Is High School Too Easy?

March 12th, 2012

A national report calls for more rigor in high school programs to
develop students’ critical-thinking skills and to prepare them for college and
careers. The report questions whether high school is “tough enough”
and cites the high percentages of students who require college remediation and
a dearth of high-level math courses in some 3,000 high schools as a major
barrier to postsecondary success. It is a good overview of this issue. (Bangor
Daily News
, 03/08/12)

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2 Responses

  1. Robert says:

    I believe that there should be separate leveling for schooling after high school. By this I mean that there are some students who just want to pass High School and move on in life, there should be a basic level of schooling for them to get a diploma that allows them into the workplace. Now for those decide to follow through with the college course, they could option to take a higher leveling of High School to prepare them for the college experience. Not only will this help with the problem of schools not being “Tough enough” it will most likely help with dropout rates and test scores. This could also help people with their choice in life of what they want to do. However, with this they should also add stronger Magnet schools. This being that they should focus on what those students want to follow in life and not focus on pointless agendas like public schools. For example; a student wants to act when he is older, but is denied access to the theater class because he his failing in math, the reason he is failing math is not that he can’t do the work but he struggles with it; This problem should be addressed when dealing with not only the problem of schools being to biased but them not being “tough enough” even for those who don’t want to be challenged in school.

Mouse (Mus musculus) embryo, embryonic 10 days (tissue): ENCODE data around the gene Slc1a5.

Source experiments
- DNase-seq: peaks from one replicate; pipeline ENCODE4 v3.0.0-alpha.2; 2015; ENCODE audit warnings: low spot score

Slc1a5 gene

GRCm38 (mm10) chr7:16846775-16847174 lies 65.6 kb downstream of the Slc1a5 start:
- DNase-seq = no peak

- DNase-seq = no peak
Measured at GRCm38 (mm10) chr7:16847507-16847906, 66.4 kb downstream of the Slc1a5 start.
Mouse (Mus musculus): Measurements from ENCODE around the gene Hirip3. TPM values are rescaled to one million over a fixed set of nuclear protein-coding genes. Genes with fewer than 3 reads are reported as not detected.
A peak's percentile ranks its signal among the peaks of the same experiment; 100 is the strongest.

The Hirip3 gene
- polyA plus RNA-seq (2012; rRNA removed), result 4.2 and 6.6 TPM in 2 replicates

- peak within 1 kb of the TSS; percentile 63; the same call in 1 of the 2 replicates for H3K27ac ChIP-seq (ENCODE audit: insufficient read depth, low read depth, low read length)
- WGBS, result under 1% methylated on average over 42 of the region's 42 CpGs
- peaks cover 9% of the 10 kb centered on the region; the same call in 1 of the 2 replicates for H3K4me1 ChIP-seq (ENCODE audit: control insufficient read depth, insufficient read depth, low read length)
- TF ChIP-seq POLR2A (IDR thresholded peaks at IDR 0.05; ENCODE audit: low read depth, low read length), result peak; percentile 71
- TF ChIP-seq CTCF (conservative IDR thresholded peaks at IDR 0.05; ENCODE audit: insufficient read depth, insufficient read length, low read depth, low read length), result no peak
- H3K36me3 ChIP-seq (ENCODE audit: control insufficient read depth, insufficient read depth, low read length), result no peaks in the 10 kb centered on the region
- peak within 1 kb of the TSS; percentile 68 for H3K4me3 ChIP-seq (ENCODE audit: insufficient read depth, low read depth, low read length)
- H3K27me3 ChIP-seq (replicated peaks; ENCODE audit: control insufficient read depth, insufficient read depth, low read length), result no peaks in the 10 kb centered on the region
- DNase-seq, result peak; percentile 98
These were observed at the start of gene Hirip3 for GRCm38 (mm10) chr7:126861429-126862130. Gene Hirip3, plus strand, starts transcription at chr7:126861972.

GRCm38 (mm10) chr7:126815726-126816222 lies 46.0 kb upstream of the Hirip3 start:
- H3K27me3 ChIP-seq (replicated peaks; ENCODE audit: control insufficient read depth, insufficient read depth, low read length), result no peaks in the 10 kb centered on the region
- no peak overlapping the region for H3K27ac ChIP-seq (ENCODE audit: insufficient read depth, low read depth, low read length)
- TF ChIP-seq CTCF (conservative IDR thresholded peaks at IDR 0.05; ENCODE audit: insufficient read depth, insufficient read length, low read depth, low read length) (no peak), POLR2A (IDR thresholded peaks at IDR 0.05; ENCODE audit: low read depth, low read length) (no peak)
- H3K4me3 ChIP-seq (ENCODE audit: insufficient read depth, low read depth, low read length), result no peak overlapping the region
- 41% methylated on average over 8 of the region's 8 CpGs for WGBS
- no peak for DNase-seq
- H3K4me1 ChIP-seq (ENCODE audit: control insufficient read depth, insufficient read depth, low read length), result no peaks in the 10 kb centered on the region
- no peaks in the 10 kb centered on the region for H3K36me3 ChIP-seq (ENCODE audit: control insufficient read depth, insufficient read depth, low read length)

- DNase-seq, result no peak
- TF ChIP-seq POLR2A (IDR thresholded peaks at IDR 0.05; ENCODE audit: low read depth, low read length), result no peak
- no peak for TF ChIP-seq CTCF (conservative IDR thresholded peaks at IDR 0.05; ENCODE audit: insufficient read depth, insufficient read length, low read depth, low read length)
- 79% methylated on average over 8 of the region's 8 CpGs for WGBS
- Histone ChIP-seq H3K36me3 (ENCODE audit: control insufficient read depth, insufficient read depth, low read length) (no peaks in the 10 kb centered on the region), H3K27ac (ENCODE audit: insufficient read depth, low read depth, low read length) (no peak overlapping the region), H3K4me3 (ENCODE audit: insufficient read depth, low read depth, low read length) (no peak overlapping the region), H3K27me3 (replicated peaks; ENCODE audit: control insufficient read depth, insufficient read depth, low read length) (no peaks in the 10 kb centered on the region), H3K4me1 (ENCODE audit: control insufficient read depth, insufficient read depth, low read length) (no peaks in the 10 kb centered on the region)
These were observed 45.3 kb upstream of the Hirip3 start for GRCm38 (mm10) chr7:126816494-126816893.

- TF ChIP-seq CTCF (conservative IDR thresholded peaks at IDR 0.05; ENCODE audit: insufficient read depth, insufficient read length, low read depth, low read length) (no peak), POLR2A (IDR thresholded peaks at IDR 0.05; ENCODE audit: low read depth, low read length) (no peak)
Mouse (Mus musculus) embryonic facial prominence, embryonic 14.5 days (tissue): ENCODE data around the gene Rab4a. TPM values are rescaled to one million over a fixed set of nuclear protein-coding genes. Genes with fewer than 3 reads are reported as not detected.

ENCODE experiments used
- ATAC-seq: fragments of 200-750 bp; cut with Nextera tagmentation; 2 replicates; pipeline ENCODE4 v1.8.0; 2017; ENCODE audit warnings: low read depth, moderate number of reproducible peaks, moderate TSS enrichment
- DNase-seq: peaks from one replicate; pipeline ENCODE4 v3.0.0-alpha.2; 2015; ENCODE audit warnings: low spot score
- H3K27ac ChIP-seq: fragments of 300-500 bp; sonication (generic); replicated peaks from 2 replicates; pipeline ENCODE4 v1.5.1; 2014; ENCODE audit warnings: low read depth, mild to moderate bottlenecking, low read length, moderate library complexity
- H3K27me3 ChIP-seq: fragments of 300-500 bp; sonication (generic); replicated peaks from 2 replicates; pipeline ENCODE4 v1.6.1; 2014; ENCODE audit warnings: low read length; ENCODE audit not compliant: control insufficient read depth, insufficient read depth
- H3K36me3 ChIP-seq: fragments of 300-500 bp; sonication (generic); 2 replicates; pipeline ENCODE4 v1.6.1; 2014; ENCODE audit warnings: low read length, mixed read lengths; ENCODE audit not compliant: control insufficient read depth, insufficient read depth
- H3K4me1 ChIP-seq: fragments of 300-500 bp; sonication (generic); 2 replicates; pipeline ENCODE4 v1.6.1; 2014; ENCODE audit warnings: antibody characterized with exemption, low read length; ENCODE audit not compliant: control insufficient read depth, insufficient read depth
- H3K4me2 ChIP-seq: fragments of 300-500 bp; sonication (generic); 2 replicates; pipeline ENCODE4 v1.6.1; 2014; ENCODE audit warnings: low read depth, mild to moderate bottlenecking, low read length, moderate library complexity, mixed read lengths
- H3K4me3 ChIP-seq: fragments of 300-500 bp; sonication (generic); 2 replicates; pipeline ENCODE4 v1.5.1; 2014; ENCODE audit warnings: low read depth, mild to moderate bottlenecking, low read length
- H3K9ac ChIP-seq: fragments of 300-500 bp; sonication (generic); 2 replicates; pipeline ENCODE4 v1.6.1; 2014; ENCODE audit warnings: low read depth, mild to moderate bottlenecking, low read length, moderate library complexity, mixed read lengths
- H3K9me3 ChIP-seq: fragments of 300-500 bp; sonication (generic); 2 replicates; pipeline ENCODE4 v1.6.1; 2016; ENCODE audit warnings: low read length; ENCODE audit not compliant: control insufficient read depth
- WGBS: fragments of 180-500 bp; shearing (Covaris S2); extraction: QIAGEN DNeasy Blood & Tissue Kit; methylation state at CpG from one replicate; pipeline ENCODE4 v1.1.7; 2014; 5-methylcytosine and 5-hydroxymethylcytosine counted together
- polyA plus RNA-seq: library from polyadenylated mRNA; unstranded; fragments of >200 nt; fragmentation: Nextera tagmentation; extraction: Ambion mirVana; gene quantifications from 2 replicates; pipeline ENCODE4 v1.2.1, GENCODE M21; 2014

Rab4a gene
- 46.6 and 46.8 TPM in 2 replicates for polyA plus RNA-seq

2. I worry that rigor is too closely defined as simply college and career ready and that high school “toughness” is defined by how well it prepares students for college. Instead, I’d like to see a broader definition of rigor that focuses on how students learn to think and solve problems (here’s my stab at defining rigor http://mindstepsinc.com/2012/04/what-is-rigor/). I want students (and teachers for that matter!) to learn how to think more rigorously regardless of whether it directly prepares them for college or a career.

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